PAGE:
Controversy over University of Ulster’s plans to erect Irish language signs on campus

Catherine Gallagher

A move by University of Ulster to erect Irish language signs across campus has been labelled as a “political stunt” by the Ulster Young Unionists.

A University of Ulster Students’ Union (UUSU) council meeting was held in mid-November where a new bilingual signage policy was agreed. This would see Irish language signs replacing existing signage over time across the university’s four campuses in Belfast, Coleraine, Jordanstown and Derry.

The mandate was brought forward by a member of Student Union Council and was subsequently passed.

Chairperson of the Young Unionists Joshua Lowry said that it would create a “hierarchy of equality” at the university.

“This political stunt has nothing to do with promoting the use of the Irish language and everything to do with attempting to make the university a cold house for unionists, and others who do not support the Republicann agenda in the university”

“Ulster University has a responsibility to staff and students to ensure that it provides equality to all, and that it is a safe space for open and respectful learning and debate. It would be sheer folly to allow this university to turn into one that values one community over another,” said Lowry.

The group wrote to the Vice Chancellor of the university on the matter. If the plans continue to erect the signs, the Young Unionists say they intend to report it to the Equality Commission.

In response to the claims made by Lowry, President of UUSU Kevin Stravock said, “We aim to convene discussions in advance of the Christmas break, and will take into account the views of students from all backgrounds and beliefs and our requirements under Good Relations Policy, Section 75 legislation and other relevant policy.”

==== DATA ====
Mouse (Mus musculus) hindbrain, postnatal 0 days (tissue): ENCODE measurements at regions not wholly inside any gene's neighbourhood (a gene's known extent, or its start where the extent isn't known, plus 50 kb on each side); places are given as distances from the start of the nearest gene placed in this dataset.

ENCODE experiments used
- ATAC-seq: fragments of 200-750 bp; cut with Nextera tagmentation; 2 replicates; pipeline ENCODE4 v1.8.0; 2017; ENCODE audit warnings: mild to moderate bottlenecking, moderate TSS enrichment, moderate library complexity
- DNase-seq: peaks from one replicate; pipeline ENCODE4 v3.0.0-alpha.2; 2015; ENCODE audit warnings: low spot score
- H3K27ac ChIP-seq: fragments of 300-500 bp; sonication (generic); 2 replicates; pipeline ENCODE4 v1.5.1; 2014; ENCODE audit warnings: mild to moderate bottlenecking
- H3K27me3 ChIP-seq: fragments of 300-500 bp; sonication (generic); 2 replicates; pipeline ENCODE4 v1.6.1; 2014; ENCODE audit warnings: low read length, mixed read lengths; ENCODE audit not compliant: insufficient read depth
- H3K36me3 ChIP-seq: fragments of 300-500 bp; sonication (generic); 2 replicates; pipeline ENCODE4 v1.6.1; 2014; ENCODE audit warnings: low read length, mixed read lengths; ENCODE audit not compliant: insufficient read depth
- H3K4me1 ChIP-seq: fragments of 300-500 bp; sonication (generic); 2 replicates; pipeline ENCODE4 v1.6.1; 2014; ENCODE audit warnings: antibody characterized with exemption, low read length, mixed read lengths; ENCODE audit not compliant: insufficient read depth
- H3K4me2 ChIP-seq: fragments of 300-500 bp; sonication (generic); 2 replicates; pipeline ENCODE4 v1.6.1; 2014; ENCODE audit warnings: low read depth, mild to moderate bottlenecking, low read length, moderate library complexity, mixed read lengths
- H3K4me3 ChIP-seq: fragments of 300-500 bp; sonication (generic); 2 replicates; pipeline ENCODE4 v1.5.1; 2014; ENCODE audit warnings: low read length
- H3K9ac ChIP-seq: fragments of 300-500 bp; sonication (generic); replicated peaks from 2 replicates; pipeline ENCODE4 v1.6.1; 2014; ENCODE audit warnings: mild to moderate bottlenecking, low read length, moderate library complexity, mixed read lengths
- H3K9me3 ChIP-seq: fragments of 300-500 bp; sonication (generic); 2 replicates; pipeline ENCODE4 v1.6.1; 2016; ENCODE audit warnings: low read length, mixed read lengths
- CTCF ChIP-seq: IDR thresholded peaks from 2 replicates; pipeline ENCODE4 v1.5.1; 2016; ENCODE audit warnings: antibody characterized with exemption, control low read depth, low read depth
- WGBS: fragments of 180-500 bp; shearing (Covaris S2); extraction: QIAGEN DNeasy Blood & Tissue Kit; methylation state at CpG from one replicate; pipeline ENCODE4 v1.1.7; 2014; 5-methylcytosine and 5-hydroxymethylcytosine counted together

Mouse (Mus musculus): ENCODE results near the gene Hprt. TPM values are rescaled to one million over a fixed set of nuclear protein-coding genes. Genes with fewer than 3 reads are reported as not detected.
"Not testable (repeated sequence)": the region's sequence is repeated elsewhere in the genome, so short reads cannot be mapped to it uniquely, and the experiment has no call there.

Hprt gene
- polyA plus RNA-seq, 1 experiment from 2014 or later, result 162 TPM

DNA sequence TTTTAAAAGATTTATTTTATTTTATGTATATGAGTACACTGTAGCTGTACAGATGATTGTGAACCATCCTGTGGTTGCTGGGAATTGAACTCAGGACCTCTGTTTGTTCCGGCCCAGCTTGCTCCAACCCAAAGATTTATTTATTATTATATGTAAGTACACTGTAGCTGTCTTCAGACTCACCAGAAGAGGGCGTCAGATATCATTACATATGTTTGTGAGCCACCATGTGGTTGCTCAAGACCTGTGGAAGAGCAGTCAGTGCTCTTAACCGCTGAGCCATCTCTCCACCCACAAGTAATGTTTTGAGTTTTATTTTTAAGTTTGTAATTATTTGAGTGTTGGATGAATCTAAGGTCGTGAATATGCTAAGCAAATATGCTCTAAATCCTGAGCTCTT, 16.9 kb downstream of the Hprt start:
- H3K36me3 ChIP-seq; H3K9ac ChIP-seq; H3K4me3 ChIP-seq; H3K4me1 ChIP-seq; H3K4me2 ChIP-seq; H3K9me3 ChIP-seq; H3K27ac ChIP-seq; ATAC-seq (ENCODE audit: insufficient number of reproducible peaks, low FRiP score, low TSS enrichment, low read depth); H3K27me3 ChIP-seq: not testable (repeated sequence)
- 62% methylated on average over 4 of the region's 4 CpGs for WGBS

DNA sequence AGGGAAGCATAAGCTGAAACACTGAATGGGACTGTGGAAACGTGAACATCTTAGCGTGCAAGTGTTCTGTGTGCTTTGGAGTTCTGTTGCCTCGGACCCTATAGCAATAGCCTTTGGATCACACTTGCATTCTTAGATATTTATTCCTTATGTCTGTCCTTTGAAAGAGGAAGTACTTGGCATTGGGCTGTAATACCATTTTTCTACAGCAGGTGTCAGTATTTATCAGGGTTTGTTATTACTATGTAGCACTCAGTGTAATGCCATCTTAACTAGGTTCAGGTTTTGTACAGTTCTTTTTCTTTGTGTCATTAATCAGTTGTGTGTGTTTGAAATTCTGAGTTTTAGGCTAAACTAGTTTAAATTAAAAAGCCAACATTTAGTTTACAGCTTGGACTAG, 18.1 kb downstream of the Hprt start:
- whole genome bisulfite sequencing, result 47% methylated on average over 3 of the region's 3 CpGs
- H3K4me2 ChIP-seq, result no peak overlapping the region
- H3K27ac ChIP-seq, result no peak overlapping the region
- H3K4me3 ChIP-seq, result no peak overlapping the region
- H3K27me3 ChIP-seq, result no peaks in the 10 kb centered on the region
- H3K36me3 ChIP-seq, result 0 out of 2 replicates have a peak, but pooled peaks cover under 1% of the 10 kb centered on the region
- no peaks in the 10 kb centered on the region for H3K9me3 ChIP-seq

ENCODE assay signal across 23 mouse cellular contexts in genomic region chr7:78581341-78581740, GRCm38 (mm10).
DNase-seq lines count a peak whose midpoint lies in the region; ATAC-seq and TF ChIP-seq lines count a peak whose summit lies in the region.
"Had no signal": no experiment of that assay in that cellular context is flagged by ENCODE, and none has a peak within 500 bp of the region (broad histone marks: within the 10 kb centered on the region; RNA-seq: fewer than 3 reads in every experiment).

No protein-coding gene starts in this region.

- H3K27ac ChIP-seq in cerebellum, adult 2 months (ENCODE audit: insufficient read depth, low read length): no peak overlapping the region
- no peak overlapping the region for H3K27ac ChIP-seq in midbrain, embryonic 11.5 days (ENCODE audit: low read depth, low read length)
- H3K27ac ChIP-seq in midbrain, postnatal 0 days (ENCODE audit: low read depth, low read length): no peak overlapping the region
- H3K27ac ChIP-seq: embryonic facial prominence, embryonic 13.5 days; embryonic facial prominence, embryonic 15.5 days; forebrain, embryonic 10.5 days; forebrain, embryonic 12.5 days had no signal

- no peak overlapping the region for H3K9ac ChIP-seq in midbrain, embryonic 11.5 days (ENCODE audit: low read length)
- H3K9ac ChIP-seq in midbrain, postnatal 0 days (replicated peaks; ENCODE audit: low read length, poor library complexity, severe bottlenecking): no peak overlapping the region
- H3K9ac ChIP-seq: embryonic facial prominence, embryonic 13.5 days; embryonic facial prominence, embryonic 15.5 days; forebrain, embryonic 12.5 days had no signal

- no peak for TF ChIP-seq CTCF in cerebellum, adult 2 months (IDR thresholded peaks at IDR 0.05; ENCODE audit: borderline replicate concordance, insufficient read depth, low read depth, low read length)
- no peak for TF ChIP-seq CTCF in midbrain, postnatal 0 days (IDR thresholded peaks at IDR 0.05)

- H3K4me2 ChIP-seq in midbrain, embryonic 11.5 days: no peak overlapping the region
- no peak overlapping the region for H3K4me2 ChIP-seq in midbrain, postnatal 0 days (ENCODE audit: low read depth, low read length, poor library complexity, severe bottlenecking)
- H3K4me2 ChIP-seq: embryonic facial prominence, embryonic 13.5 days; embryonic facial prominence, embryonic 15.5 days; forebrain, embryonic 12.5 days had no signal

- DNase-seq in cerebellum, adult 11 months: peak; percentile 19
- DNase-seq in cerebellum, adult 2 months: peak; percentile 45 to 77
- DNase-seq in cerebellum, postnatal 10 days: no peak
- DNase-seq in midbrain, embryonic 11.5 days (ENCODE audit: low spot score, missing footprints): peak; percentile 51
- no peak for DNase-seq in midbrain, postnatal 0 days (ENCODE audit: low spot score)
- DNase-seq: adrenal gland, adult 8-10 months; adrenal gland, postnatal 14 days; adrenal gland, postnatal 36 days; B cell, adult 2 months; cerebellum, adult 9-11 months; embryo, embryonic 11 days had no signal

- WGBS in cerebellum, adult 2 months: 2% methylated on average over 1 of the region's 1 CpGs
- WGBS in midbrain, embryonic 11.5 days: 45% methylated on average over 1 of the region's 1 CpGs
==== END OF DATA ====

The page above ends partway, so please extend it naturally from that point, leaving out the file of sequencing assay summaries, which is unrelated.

“Irish language is taught across two of our campuses – Belfast and Magee and we have Cumann Gaelach societies in three of our campuses (Belfast, Magee and Jordanstown) so there is a significant interest in the language and culture,” added Stravock.

As of 2017, just over 1,300 of students enrolled were from the Republic of Ireland.

Irish language signs were previously taken down from Queen’s University Belfast (QUB) in 1997 due to the findings of the Fair Employment Commission. It concluded at the time that it created a ‘chill factor’ amongst Protestant students.

An Cumann Gaelach QUB, an Irish language society, demanded a meeting with Queen’s management on matters relating to the language on the campus and to the re-installation of the bilingual signs.

In a letter sent to An Cumann Gaelach QUB signed by acting chair Vice Chancellor James McElnay, the university said it works to sustain a neutral working environment.

Catherine Gallagher

Image Credit: Wikipedia